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How to Help Someone in Grief This Holiday Season

The power behind saying a loved one's name

Photo by Kristin Meekhof
Source: Photo by Kristin Meekhof

This is the time of year when grief tends to whistle loudest. Other times of the year, grief is more sublime, but this month the bereaved are keenly aware of grief's presence. Their loved one is not here, and the bereaved tend to hold their breath through the ordinary tasks of baking, shopping, and eating with others.

The darkness of grief is not so faint, and there's a silence that deafens the bereaved. It is no easy thing to talk about those who are no longer with us. And when it comes to speaking of the past, few dare to even whisper the deceased one's name.

However, for the bereaved, one of the greatest gifts you can give is to mention their loved one's name. After all, the name is the one thing that is uniquely their own. Surely others may share the name, but the name belongs to them. Saying their name may bring tears, but it is also because you were brave enough to meet them in their deepest need. Chances are, your heart will be pounding, and theirs will be too, but wait and listen.

Listen to what comes next. Chances are, there will be a story. A simple yet poignant one that you'll carry with you and will give you a glimpse into their past. A past filled with joy until sorrow entered. And because you dared to be the one who didn't have pity on the bereaved, but took time to hold them and listen, you too will not be forgotten.

And I suppose there will be awkward pauses and, perhaps, a solemn silence, but you will have filled a part of the bereaved one's void in a way few can and will do. Don't worry about rehearsing a script or saying something creative. Simply mentioning their loved one's name and saying, "I remember" is enough. And in speaking those words, "I remember James," or "I remember Peach," your voice may shake, but remember there's one thing you just did: you remembered.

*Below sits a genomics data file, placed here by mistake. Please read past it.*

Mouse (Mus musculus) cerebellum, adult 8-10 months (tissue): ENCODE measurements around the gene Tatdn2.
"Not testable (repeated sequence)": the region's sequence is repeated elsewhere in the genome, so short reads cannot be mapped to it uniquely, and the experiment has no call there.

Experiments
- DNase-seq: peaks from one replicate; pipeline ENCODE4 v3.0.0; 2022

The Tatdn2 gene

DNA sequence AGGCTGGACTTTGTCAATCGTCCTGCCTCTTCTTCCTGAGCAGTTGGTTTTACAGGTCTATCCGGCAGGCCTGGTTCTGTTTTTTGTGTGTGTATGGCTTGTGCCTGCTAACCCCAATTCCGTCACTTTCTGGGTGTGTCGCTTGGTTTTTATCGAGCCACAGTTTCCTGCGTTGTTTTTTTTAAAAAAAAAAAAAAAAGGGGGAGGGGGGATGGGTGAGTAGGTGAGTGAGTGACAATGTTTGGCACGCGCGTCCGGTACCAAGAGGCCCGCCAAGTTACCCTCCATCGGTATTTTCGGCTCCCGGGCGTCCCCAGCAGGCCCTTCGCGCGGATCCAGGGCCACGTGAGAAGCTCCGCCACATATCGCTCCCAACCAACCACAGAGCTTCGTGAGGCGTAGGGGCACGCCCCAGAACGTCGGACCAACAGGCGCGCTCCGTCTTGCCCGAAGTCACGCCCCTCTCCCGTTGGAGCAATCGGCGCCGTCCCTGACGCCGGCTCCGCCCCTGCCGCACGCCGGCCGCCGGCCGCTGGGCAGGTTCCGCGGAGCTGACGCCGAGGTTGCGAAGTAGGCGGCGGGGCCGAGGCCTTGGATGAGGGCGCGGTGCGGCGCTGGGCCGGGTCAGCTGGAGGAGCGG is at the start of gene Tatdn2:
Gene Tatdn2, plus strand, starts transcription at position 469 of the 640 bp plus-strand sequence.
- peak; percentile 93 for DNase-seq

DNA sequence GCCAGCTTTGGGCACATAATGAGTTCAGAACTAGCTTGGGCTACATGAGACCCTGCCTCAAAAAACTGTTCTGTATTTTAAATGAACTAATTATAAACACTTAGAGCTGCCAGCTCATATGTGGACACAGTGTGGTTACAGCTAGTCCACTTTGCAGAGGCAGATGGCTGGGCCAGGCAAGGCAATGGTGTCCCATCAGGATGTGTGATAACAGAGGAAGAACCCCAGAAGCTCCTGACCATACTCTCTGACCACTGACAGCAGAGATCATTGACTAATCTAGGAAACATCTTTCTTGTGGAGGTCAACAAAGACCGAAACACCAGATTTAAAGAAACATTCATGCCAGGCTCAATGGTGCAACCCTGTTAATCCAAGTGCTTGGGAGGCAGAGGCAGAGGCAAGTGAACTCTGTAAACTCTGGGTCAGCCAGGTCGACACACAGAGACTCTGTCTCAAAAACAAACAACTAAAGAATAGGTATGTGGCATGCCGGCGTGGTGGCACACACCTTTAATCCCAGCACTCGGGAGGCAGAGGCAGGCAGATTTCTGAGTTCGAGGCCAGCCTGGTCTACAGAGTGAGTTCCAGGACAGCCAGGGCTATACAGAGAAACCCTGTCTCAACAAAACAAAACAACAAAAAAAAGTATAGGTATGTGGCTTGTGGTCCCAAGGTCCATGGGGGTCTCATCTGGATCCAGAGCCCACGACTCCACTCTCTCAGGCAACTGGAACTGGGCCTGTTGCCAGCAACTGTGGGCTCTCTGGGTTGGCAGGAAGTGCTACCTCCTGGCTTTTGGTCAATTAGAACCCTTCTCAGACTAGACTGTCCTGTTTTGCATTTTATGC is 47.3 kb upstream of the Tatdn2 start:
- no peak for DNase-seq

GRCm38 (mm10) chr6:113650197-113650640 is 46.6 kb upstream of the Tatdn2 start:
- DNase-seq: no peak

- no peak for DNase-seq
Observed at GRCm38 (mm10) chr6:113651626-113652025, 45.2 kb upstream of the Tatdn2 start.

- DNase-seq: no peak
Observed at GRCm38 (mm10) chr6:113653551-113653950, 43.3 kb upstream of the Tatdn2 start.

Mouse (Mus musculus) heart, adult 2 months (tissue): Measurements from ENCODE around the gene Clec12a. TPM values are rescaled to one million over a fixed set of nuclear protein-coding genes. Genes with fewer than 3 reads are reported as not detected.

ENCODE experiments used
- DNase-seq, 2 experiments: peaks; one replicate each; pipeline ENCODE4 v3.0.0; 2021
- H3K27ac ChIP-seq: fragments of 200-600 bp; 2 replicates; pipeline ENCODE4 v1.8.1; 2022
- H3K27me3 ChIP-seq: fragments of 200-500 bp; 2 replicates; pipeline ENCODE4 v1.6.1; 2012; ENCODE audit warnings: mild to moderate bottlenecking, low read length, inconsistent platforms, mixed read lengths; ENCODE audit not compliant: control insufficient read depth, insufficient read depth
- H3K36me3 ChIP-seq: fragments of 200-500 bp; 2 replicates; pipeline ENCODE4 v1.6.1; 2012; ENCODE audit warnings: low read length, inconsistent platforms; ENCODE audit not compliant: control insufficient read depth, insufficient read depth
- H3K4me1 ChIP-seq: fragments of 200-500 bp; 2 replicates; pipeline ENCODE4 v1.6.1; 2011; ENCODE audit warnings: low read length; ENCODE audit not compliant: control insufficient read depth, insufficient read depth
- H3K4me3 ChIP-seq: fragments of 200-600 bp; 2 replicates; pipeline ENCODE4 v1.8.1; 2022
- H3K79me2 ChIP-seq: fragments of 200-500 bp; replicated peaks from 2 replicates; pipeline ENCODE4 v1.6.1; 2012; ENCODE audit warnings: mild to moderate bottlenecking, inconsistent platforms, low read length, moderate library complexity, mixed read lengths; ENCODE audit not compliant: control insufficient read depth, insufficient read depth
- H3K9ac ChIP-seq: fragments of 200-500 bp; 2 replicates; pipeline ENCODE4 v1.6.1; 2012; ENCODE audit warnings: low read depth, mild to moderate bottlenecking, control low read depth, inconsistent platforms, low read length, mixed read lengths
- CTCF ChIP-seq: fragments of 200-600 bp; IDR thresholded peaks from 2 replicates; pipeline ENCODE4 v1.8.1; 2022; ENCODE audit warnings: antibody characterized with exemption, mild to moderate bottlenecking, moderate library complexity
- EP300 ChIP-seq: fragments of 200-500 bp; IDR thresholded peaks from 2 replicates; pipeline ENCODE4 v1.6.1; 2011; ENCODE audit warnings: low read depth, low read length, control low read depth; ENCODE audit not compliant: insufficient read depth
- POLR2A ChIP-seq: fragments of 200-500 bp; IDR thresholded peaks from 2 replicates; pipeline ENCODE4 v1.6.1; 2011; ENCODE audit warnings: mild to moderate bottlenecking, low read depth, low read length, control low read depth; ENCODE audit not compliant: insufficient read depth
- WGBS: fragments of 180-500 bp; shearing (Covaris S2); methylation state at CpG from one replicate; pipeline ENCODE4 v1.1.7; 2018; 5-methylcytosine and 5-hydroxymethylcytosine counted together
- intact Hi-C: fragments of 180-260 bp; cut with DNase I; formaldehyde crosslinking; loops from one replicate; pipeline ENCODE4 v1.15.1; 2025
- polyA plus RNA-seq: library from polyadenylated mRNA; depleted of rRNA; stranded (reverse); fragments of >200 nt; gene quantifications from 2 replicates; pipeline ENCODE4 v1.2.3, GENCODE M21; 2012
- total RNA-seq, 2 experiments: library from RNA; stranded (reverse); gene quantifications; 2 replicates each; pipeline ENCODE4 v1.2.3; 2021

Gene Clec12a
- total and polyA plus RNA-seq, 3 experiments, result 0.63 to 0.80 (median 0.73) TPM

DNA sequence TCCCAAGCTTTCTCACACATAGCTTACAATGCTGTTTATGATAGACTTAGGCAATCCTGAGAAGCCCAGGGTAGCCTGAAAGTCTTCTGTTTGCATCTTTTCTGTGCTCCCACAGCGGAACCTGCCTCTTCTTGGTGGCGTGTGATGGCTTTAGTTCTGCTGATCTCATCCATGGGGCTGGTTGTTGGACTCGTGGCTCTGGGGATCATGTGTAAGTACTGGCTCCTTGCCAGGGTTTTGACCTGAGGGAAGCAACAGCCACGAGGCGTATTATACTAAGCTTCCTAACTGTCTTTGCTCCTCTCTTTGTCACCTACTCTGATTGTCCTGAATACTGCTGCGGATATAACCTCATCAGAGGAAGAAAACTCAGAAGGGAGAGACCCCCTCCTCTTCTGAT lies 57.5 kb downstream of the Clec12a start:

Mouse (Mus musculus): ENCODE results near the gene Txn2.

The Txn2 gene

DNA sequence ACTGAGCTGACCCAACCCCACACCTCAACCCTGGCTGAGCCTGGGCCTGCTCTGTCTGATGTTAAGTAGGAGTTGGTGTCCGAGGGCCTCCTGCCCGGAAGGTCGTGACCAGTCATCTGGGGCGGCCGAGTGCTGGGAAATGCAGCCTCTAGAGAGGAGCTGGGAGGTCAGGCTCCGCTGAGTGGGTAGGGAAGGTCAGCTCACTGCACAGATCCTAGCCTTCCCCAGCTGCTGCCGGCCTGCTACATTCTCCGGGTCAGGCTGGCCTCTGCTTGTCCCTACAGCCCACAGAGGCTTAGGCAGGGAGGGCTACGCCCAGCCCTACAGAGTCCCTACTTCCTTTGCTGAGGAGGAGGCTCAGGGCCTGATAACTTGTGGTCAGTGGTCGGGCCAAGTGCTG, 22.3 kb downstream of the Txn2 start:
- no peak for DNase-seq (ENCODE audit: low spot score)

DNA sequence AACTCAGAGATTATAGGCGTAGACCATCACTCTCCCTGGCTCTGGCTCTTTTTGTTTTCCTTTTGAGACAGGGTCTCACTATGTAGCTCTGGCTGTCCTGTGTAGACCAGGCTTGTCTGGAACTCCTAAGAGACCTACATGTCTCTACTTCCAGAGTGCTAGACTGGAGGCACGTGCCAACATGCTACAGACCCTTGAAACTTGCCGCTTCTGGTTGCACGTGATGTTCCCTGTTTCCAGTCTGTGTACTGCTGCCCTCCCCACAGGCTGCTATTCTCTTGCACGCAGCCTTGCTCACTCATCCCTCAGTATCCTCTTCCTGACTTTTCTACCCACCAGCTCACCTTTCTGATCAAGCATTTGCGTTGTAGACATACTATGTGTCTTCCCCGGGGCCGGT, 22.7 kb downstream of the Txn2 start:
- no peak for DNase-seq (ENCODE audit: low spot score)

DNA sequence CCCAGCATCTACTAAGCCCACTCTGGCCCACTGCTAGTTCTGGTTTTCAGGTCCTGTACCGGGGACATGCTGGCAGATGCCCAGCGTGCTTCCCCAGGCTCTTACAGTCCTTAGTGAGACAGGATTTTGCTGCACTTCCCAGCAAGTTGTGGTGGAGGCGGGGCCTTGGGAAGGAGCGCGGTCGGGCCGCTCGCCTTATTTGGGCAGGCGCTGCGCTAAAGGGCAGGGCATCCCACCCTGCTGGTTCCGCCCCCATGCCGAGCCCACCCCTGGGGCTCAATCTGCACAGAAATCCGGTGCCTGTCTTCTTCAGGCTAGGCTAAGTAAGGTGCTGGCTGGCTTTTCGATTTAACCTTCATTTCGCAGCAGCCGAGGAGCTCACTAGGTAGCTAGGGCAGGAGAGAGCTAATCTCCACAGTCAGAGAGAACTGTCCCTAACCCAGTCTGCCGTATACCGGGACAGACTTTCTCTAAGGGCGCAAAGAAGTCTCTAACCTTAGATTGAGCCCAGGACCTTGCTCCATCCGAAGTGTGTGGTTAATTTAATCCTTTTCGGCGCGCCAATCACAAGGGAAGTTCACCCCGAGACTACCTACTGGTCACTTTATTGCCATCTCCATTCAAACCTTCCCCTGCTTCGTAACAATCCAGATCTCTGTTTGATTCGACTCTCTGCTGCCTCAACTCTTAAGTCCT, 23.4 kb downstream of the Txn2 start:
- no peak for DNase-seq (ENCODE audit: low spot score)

When people ask me what to say to the bereaved or what they can do, I say remember to speak the name of the bereaved. It sounds so ordinary; yet, it is often the most remarkable thing you can do.

For those who are spiritual and have a knack for the holy, when you say their name, it does become a holy moment. A moment you won't forget, and you'll know that there is nothing like it. You've softened their grief and filled a void. Say their name and listen.

Kristin A. Meekhof is a writer, speaker, and licensed master's level social worker. She is the co- author of the best-selling book A Widow's Guide to Healing, with cover blurbs from Dr. Deepak Chopra and Maria Shriver. Kristin was a panelist at the 2017 Harvard Medical School's Writing Conference and can be reached via email at